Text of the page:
David Hillis, professor of integrative biology and director of the Center of Computational Biology and Bioinformatics at the University of Texas at Austin;

Ronald K. Wetherington, professor of anthropology at Southern Methodist University and director of the Center for Teaching Excellence;

Gerald Skoog, professor and dean emeritus of the College of Education at Texas Tech and co-director of the Center for Integration of Science Education and Research

The Darwinists are quick to accuse Meyer, Seelke, and Garner of bias while ignoring the biases of the other three nominees, Hillis, Wetherington, and Skoog. David Hillis was a speaker at a press conference of the 21st Century Science Coalition, which seeks to remove the ~ 20-year-old "strengths and weaknesses" language from the state science standards. Gerald Skoog has also been a pro-Darwinist activist and is a signer of the coalition's statement that opposes the "strengths and weaknesses" language. Ronald Wetherington opposed the holding of a "Darwin v. Design" conference at SMU last year (to his credit, Wetherington has not signed the 21st Century Science Coalition's statement opposing the "strengths and weaknesses" language -- yet). So none of the 6 nominees for the panel is neutral and the nominees are evenly divided between dogmatic Darwinists and Darwin doubters.

It was reported that 6 members (correction -- the correct figure is 7, out of a total of 15 members) of the Texas board of education support retaining the "strengths and weaknesses" language, so why should anyone be surprised that they selected panel nominees who support that position?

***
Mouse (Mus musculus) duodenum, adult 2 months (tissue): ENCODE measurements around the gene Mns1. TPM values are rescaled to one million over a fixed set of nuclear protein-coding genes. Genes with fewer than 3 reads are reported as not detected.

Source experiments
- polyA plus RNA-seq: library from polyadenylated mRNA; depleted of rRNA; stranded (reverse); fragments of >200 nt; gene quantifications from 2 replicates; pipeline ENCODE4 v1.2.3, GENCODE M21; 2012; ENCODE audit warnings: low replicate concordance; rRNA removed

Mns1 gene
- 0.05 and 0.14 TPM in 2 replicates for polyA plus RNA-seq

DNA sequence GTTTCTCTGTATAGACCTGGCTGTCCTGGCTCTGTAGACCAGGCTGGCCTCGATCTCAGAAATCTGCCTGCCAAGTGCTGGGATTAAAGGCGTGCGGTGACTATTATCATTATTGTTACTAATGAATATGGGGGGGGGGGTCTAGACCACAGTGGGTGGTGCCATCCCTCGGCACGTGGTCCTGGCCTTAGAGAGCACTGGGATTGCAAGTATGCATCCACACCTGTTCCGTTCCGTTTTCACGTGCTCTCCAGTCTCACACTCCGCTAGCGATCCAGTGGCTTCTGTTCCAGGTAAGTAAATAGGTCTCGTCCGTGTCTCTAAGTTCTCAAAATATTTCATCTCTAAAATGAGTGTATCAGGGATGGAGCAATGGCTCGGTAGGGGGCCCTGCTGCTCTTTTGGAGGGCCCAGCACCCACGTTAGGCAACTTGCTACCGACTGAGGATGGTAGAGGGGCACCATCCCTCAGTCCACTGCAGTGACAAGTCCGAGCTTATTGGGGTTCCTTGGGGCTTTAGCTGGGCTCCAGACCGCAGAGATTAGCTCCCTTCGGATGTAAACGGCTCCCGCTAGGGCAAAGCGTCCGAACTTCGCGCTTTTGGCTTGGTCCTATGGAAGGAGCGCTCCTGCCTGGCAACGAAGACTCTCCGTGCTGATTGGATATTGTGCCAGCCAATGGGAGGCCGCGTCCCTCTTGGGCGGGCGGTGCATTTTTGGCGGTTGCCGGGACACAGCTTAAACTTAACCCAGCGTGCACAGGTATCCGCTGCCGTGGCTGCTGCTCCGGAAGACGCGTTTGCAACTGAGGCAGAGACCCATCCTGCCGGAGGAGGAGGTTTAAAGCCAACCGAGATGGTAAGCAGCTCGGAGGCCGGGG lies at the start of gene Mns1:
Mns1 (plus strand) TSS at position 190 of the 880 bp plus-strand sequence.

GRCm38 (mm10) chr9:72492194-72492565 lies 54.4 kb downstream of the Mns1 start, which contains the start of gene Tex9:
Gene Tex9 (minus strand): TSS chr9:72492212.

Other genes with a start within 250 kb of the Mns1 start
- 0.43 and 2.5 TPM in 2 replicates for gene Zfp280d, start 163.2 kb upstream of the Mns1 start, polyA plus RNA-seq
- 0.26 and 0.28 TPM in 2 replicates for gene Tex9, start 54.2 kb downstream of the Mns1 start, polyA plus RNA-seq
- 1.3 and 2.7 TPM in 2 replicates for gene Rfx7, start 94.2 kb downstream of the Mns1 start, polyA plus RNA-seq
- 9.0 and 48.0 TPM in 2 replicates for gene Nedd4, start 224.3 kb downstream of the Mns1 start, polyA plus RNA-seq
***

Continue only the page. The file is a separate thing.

Darwin doubters are not asking for the moon -- mainly they are just asking for retention of the "strengths and weaknesses" language that has been in the standards for 20 years or more.

The TFN webpage says,

“Texas universities boast some of the leading scientists in the world,” Miller said. “It’s appalling that some state board members turned to out-of-state ideologues to decide whether Texas kids get a 21st-century science education.”

If Meyer and Seelke supported the TFN agenda, TFN would not object to their being from out-of-state.

News articles about the selection of the nominees for the panel are here and here.

Darwinists are opposed to any kind of balance on science standards committees. Why does every member of a state science-standards committee have to be a dyed-in-the-wool Darwinist? Why shouldn't the many people who are in favor of keeping the "strengths and weaknesses" language be represented on the standards committees? Also, the Darwinists really loused up the recently adopted Florida state science standards. The Florida science standards say that "evolution is the fundamental concept underlying all of biology." That's just plain wrong -- how can that be true when 13% of respondents in a recent national survey of science teachers agreed or strongly agreed with the statement that an "excellent" biology course could exist that does not mention Darwin or evolution theory at all? And the Florida science standards say that "scientific theories" are by definition "well-supported" and "widely accepted." That's ridiculous -- there are strong scientific theories and weak scientific theories.